I am continuing my posts on disability and #accessiblecons because there are things I need to say.

Yesterday, a commenter, Lou, left this comment to the Disability, Diversity, Dignity post:

What the heck? I would not participate on a panel where one of the members had to be seated separately from the rest of the panel. I would sit on the floor with Mari before I would allow this to happen. What’s wrong with the rest of the panel that they would accept this arrangement?

When an event is occurring, few bystanders react the way we’d like to react. People observing con harassment often do not interfere. People observing disability-related injustices often do not understand what is going on, are not sure how to react, what is appropriate to do.

In 2002, I was a young graduate student doing summer language immersion school in an Eastern European country. The students were international, from Eastern and Western Europe, the Americas, Japan. It was very cool. The organizers were cordial. Among us students was a girl who used a wheelchair. I do not remember her name now – she was not in my class. One day we were about to go out to a tour to a famous historical site. We got on the buses, and at that point, out of the window I saw the girl in the wheelchair arguing with two of our organizers, and at that point I realized they intend to leave her behind. Some of us ran out to find out what was going on. We were told that the girl cannot come with us because the wheelchair cannot go on the bus. “No worries,” said one the guy students who ran out, “We can easily lift her, collapse the wheelchair, then unload it again. It will fit. No worries.” The girl in a wheelchair really wanted to go and was ready to accept the help. The organizers said no. Even if we loaded the wheelchair, the student would be a burden to “the healthy students” (I remember this phrasing). We kept arguing that she would not be a burden, that we would help her along the way, stay with her in places too narrow for the wheelchair – to no avail. Eventually we gave up and went on the bus and it drove away without her.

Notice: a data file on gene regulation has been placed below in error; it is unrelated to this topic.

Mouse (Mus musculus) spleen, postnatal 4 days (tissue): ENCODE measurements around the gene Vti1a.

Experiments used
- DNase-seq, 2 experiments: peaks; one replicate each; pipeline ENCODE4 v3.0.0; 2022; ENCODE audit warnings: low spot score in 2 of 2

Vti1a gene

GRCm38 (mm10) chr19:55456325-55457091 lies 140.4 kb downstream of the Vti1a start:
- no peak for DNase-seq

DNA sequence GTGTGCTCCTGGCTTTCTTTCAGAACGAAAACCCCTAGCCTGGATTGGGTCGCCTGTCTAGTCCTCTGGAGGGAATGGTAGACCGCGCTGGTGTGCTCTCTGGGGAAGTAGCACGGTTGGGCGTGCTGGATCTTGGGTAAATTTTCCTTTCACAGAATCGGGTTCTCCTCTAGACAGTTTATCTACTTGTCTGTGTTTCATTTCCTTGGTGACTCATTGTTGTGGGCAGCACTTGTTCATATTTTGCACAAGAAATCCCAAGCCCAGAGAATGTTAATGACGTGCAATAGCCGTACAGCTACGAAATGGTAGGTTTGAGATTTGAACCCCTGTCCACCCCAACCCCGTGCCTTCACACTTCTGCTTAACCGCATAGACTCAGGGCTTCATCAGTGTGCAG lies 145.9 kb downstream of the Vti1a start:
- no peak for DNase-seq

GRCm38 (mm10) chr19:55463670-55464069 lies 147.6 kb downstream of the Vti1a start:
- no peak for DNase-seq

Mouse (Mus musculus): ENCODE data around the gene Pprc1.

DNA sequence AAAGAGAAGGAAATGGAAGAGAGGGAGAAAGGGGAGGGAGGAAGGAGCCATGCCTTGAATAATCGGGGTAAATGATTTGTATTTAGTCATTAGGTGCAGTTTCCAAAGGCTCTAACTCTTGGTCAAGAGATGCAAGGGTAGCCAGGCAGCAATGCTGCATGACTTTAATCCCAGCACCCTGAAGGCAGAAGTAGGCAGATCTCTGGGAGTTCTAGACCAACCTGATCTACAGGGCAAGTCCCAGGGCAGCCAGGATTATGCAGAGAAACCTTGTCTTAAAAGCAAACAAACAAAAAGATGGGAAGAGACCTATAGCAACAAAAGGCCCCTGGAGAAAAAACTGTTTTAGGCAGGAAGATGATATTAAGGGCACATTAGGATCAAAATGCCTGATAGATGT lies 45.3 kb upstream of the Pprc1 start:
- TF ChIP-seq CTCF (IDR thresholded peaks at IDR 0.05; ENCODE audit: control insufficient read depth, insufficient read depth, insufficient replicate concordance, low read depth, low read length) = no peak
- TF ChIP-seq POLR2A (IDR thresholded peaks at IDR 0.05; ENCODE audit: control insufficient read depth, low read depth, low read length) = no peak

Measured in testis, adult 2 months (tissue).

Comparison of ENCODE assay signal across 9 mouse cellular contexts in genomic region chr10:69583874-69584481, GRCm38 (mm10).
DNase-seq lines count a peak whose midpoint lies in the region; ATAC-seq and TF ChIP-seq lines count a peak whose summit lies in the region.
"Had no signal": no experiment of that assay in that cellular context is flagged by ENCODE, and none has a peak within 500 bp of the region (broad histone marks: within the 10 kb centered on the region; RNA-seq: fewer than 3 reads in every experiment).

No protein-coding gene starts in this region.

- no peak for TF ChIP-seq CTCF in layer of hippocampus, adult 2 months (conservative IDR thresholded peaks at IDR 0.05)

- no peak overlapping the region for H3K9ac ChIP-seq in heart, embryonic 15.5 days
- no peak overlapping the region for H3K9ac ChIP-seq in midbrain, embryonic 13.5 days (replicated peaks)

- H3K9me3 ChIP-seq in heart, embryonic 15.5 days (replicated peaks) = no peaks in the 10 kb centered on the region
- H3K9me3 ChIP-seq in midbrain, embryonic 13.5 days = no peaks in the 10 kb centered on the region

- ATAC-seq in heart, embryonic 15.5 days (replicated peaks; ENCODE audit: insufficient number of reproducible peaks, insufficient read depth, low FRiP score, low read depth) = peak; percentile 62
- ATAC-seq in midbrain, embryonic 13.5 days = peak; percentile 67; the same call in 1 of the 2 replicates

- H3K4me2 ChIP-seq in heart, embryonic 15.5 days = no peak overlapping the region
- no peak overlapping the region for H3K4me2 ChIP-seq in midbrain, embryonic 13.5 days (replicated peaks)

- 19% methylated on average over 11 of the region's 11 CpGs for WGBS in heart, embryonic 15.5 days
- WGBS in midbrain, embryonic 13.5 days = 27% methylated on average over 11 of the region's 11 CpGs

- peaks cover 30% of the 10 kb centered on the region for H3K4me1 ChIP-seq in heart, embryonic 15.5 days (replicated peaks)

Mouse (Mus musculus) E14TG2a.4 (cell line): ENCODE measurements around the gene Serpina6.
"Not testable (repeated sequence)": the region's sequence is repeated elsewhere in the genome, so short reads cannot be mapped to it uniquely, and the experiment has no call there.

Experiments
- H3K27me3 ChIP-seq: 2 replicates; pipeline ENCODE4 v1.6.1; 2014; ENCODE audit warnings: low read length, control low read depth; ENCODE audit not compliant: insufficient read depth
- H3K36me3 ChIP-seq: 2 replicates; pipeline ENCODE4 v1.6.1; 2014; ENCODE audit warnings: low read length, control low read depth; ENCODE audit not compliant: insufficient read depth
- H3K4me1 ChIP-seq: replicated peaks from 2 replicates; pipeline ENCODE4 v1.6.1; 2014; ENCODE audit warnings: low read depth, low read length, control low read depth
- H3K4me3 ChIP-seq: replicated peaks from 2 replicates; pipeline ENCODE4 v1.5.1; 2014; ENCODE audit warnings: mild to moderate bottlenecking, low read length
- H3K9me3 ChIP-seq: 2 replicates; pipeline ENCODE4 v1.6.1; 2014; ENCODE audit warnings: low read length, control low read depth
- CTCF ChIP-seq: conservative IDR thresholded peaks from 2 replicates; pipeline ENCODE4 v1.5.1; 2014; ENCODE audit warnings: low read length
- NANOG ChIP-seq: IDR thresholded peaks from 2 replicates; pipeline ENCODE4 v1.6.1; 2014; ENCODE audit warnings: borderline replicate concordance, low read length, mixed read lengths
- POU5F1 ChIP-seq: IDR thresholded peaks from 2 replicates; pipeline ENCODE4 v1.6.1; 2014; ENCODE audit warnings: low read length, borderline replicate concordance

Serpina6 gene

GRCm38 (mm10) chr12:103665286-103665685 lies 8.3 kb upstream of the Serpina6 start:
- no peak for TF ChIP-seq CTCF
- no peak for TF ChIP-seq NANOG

The historical site was very beautiful.

I had wanted to stay behind. I should have stayed behind with that student, who, like the rest of us, was paying to be in the summer school and was all paid up to go on the tour. Staying behind with her would have been the ethical thing to do. I did not. I was very young. I was afraid to speak out more than I already did. I have always been a good student and wanted to remain a good student. I wanted to go on that tour. I was very young and had no experience with disability advocacy yet. I was confused and unsure what to do.

I continue to remember this event with great personal guilt and shame. But it taught me something about disability advocacy.

What we can do is act as a community to prevent mistreatment and dehumanization to members of marginalized groups. We have discussed con harassment a lot this year, including what you can do as a bystander, so let us do the same for disability issues.

As I said in Diversity, Disability, Dignity, it is very important that each of us congoers contact the cons we are attending and ask about their disability policy. Also, this is a very good question to ask: “Are you asking attendees whether they have special needs/need accommodations?” All cons should ask attendees regarding their needs, so that attendees on wheelchairs get their ramps, attendees with hearing issues get appropriate aids (e.g. Wiscon has an ASL interpreter – they apply for grants!) etc.

Second, let’s create more public discourse about this. Please consider speaking out online and offline.

Third, if you are on a panel where accessibility issues are not being accommodated properly, get involved. Speak to the organizers (but do NOT pressure the person with disability into accepting help). The person with disability might accept a personally problematic, painful and inappropriate solution because they are likely embarrassed, hurt, unwilling to delay the panel and create issues – in short, they are afraid of being perceived as a burden.